When calculating with such fictitious exchange prices, the state saves itself from checking the individual contracts of the electricity providers and can still skim off possible extra profits.

The model with the fictitious prices of the stock exchange is necessary "to avoid circumventing the skimming through creative new contracts and contract adjustments for existing systems," says the Federal Ministry of Economics on the subject.

In the past few days, however, the ministry has not complied with my request to explain this to me in detail.

Do it yourself instead of trusting models

This initially throws back customers with green electricity contracts.

After all, the message for them is that the sun is cheaper than gas and nuclear power.

But the price advantage does not go down well with customers.

If you really want to benefit from the free sun, you have to generate your green electricity yourself.

Either by installing a solar system on the roof, in the garage or in the garden.

Or by installing a balcony power station on the balcony or terrace.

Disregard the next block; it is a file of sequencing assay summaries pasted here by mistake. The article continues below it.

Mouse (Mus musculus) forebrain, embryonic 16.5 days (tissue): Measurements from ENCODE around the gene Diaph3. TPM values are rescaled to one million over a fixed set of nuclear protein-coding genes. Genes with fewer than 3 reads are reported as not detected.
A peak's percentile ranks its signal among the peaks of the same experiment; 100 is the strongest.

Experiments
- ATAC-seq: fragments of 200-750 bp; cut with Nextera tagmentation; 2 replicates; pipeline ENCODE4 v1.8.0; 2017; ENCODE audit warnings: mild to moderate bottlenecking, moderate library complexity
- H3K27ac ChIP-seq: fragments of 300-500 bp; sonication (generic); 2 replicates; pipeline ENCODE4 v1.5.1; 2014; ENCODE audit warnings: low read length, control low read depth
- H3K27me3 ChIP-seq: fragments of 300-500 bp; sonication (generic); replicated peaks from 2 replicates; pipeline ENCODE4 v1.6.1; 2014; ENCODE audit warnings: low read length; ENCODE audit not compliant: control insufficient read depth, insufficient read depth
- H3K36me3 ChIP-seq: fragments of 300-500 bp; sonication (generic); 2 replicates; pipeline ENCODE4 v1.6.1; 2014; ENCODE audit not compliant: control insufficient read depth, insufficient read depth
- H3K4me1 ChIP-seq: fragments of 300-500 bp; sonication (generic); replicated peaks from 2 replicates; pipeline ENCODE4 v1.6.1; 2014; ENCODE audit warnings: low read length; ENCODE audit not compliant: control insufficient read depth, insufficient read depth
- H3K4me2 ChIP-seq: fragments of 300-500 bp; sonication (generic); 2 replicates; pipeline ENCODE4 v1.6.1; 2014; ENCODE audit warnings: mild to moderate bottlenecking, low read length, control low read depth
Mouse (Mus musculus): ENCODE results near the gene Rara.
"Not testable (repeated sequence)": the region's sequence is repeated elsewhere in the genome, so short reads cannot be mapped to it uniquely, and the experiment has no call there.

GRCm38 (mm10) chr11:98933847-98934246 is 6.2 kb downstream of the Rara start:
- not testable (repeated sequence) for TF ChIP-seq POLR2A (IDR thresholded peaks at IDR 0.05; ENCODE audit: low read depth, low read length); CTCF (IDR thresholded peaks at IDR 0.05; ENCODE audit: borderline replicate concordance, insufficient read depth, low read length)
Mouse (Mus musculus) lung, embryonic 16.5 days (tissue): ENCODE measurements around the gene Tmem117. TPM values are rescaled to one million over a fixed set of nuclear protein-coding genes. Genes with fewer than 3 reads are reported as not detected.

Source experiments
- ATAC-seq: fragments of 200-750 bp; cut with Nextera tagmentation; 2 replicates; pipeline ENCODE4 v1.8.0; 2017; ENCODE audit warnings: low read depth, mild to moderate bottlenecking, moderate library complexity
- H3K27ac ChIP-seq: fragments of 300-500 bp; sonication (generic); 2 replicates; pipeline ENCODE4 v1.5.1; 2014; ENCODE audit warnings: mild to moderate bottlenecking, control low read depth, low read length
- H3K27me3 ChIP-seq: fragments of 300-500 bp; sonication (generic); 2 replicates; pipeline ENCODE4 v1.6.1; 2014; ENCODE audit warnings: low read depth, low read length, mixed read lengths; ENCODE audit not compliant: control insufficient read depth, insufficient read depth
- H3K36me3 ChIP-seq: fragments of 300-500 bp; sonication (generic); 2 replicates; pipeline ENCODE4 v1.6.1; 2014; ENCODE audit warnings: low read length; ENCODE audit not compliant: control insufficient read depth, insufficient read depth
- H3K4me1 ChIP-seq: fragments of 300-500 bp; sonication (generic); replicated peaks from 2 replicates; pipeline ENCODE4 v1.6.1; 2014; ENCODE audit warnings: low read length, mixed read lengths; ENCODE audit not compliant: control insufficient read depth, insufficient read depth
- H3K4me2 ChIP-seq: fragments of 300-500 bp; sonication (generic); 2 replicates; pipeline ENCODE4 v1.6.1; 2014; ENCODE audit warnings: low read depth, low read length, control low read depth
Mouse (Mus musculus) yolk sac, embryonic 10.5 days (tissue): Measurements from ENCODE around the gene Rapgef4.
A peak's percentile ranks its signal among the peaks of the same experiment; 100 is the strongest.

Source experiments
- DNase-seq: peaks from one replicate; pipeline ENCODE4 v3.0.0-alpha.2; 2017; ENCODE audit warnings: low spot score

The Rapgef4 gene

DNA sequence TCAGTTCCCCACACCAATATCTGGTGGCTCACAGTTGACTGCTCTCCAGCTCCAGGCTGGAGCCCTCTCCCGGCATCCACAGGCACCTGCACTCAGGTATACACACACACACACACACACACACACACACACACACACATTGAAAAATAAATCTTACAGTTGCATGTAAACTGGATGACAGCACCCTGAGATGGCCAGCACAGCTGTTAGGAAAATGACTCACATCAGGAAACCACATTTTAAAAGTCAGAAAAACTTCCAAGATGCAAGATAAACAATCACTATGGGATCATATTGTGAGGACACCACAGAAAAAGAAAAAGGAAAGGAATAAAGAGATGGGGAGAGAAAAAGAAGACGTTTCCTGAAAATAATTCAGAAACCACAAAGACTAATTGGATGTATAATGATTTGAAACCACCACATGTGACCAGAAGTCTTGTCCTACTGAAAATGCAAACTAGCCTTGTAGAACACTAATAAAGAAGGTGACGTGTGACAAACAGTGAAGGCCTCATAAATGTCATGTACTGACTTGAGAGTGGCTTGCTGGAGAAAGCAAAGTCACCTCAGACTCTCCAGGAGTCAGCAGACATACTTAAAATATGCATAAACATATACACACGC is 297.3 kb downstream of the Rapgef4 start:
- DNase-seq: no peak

more on the subject

  • Plugs and electricity meters: Trouble with connecting balcony power plants

  • Generating your own energy: This is how the carport becomes a mini power plant by Ralph Diermann

You can simply connect these balcony power plants – they are actually mini photovoltaic systems – to the socket.

The Association for Electrical, Electronic and Information Technologies (VDE), which is responsible for safety and standardization in the field, last week gave up its opposition to the current for the socket without expensive extra security installed by the electrician.

The actually conservative association is now even in favor of allowing the use of balcony power plants together with an old electricity meter.

Such old electricity meters run backwards if the solar power generated is not used directly in the household.

In order to prevent this, owners of balcony systems often had to have a more modern meter installed.

The new VDE dictum:

"Counters should also be allowed to run backwards within the framework of the de minimis limit." This de minimis limit should be 800 watts of power.

Electronic electricity meters that no longer run backwards will only be gradually installed nationwide in the coming years.

Use the electricity price brake with the balcony power plant

The easy way to the balcony power plant is particularly interesting for anyone who is considering how to use the rules of the electricity price brake for themselves and throttle their electricity consumption to 80 percent of the previous year or even less.